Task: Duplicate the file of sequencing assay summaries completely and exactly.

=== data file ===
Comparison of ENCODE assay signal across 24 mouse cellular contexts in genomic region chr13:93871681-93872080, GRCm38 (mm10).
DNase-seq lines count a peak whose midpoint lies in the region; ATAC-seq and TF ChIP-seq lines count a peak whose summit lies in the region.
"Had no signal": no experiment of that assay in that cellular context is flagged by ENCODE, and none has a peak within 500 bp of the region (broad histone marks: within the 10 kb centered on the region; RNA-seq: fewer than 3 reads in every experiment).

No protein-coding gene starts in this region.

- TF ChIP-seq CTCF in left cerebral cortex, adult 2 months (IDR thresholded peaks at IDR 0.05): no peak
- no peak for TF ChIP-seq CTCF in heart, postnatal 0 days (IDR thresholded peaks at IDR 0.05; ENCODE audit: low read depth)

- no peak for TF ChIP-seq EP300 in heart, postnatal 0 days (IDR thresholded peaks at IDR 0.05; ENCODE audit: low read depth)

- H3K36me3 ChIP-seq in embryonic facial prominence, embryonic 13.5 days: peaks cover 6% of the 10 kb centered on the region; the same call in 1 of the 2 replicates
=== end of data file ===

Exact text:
Comparison of ENCODE assay signal across 24 mouse cellular contexts in genomic region chr13:93871681-93872080, GRCm38 (mm10).
DNase-seq lines count a peak whose midpoint lies in the region; ATAC-seq and TF ChIP-seq lines count a peak whose summit lies in the region.
"Had no signal": no experiment of that assay in that cellular context is flagged by ENCODE, and none has a peak within 500 bp of the region (broad histone marks: within the 10 kb centered on the region; RNA-seq: fewer than 3 reads in every experiment).

No protein-coding gene starts in this region.

- TF ChIP-seq CTCF in left cerebral cortex, adult 2 months (IDR thresholded peaks at IDR 0.05): no peak
- no peak for TF ChIP-seq CTCF in heart, postnatal 0 days (IDR thresholded peaks at IDR 0.05; ENCODE audit: low read depth)

- no peak for TF ChIP-seq EP300 in heart, postnatal 0 days (IDR thresholded peaks at IDR 0.05; ENCODE audit: low read depth)

- H3K36me3 ChIP-seq in embryonic facial prominence, embryonic 13.5 days: peaks cover 6% of the 10 kb centered on the region; the same call in 1 of the 2 replicates